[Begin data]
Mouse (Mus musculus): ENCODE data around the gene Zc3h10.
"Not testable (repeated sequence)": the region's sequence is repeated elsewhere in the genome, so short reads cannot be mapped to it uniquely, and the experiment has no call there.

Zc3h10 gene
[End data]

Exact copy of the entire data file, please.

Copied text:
Mouse (Mus musculus): ENCODE data around the gene Zc3h10.
"Not testable (repeated sequence)": the region's sequence is repeated elsewhere in the genome, so short reads cannot be mapped to it uniquely, and the experiment has no call there.

Zc3h10 gene